When your toddler doesn’t want to go to bed, it can be stressful for parents. In my last post, I talked about what to do in the case of a toddler who simply feels he or she will be missing out on the fun of staying awake. This post will talk about what to do if your toddler is scared of bedtime.
Why would a toddler be scared of bedtime? It could stem from a fear of the dark, fear of separation from the parents, fear of not waking up, or the all-too-common “there are monsters under my bed!”.
But I want to tell you that worrying about “why” your toddler is scared is the wrong approach. Parents should instead focus on what and how the fear manifests itself in a child. Fear comes from the pictures we make in our minds and the things that we say to ourselves. If we change the pictures (make better movies in our minds) and if we say more useful things to ourselves, we won’t be so scared.
With a young toddler, you can’t always explain this directly. So instead, you need an indirect approach. You need to teach your toddler, in an unconscious way, that bed time is safe, cozy, comfortable and fun.
Yelling at your child to stay in bed is not the answer! I hope this is clear by now. If you do yell, you simply add one more “scary” thing to the laundry list of issues that might be causing fear for your child.
If your toddler tells you he is scared of the dark, you need to make the dark seem more fun. I’ll give you two examples of how to do this without trying to directly tell your child “the dark is fun”. Because that direct explanation is too logical for an emotional problem. You need to correct it by causing your toddler to give himself different internal messages about what “darkness” means in the context of his own bedroom.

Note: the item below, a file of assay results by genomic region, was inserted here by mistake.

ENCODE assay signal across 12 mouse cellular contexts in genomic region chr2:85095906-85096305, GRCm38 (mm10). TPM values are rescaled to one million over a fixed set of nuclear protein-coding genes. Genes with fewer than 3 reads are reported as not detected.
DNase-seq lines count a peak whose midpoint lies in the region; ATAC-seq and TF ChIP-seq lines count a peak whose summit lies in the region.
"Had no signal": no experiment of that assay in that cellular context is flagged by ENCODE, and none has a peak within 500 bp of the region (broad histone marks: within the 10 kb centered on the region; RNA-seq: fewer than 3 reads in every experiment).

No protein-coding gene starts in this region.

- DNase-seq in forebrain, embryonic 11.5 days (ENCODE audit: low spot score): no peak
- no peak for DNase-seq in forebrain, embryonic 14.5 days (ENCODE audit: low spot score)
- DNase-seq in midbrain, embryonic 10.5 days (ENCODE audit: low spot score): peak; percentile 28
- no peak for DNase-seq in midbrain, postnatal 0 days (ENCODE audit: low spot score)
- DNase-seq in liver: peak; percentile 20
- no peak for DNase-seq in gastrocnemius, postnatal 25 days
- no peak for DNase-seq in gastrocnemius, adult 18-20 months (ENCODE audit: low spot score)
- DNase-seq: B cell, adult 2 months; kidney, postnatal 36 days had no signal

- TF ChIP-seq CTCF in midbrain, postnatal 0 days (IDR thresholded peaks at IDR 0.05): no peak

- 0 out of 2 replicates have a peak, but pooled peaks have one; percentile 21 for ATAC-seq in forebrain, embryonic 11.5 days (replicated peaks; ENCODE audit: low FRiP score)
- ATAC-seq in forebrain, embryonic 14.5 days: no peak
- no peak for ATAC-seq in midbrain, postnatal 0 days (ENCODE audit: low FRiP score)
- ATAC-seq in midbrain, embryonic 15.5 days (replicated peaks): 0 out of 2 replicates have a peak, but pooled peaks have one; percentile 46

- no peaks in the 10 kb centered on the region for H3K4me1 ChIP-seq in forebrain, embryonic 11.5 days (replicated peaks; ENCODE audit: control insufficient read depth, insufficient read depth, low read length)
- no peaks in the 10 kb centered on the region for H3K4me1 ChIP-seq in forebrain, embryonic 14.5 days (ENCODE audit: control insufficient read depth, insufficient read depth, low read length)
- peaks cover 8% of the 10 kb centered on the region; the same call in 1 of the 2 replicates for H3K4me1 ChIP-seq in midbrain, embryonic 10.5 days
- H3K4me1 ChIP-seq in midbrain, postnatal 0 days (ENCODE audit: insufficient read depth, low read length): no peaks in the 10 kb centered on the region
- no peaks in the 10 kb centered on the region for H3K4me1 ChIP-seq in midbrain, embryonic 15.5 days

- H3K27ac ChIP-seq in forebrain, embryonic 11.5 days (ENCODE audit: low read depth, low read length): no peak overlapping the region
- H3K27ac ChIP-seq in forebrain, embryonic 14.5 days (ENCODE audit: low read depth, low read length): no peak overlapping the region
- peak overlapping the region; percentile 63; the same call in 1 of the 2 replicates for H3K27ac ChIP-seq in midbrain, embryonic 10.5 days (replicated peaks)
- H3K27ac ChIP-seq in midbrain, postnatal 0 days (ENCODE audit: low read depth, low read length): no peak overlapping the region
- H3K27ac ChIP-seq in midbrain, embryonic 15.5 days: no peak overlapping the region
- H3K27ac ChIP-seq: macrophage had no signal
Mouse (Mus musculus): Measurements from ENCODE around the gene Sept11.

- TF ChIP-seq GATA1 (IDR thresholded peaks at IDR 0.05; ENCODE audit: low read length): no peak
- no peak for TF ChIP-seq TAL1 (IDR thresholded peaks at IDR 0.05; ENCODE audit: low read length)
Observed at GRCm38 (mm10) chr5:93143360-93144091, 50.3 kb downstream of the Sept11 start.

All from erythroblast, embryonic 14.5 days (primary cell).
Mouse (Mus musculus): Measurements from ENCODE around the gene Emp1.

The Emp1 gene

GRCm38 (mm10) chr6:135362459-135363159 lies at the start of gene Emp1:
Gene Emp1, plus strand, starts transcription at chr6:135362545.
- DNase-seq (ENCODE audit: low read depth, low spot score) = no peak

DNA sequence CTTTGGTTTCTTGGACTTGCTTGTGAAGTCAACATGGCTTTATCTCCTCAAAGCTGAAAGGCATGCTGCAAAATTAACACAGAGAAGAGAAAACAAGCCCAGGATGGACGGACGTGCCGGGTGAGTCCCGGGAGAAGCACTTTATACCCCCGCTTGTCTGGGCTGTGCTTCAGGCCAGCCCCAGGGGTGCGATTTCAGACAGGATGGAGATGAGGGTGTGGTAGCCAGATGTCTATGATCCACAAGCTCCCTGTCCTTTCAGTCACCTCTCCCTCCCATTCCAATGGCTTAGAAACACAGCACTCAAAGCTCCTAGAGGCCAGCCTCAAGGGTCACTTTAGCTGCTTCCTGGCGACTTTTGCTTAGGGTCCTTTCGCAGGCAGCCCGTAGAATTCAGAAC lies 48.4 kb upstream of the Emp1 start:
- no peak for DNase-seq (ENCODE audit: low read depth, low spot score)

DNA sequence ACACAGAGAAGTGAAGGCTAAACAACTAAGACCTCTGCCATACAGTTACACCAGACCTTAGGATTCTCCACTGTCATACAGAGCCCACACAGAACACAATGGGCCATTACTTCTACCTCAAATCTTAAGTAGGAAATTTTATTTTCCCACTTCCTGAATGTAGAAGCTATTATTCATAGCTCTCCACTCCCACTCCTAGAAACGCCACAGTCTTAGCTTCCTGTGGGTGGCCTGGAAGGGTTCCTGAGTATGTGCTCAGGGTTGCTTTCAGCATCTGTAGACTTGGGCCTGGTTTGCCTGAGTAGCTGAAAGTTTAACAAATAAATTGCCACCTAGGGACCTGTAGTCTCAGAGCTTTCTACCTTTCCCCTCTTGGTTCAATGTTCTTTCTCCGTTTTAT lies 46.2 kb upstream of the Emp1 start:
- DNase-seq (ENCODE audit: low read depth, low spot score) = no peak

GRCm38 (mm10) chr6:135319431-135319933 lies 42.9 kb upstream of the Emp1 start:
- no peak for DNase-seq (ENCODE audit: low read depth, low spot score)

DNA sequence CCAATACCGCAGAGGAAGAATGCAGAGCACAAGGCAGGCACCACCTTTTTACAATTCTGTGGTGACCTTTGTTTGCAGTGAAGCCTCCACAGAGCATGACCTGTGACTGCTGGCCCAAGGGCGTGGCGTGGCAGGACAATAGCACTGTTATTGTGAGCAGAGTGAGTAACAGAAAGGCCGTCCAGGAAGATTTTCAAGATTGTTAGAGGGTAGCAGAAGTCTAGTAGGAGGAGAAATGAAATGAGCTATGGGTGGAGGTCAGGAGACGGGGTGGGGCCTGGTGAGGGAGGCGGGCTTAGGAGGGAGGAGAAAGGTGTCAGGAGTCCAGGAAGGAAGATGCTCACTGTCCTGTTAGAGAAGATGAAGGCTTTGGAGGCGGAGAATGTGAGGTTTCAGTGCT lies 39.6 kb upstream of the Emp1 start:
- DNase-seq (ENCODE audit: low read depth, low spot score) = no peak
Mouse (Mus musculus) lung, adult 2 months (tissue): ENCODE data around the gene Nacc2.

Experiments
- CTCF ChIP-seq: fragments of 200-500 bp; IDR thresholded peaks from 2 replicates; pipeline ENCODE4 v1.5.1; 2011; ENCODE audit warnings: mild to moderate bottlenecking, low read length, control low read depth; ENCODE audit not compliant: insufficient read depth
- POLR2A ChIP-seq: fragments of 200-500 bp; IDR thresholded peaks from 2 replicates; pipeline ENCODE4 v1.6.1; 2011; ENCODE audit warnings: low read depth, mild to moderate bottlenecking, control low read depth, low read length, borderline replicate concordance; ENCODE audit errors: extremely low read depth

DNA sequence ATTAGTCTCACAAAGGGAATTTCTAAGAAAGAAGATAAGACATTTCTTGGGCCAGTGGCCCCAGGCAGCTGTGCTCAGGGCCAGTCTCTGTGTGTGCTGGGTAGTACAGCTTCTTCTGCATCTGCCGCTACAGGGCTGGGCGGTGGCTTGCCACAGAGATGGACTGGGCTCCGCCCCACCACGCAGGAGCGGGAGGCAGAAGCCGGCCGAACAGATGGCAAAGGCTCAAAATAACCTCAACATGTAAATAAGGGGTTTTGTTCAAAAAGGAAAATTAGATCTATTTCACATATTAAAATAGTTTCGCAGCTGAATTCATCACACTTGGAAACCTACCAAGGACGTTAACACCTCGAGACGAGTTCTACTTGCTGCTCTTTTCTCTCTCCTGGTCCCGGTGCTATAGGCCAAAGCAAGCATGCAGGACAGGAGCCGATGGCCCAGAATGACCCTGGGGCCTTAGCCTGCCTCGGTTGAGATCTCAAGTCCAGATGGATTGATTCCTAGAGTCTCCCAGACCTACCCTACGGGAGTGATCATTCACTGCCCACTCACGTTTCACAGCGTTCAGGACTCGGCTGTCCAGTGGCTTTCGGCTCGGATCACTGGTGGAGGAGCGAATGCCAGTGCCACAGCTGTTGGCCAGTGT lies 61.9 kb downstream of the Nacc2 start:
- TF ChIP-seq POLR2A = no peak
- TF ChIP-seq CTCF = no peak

Method 1: Put glow in the dark stickers on your child’s wall and ceiling. Then, after leaving the lights on to let the stickers “charge up”, lie in bed with your toddler after the lights are off. Tell him a story about how you love to just pretend you are in a wonderful, safe forest looking up at the stars on a beautiful clear night. Now, if your child is scared of the forest, then say something else! But this type of “story telling” combined with something new (the glow in the dark stickers), can create an instant change in the way your child perceives bed.
Method 2: GIve your child a small flashlight to shine around the room. Lie with him and let him shine it around the ceiling. Show him how fast movements of the flashlight will create a tracer effect. This will interest almost all children and they will become so entranced with the flashlight that they forget about how they used to be scared of the dark.
These methods both serve to “anchor” a safe feeling or a fun feeling to being in bed in the dark at night. There are plenty of other methods that will work as well, and if you listen to my Talking to Toddlers audio course you’ll gain enough knowledge to make up your own methods that will be perfectly suited to your own child, and help you improve child behavior.
Enjoy your children,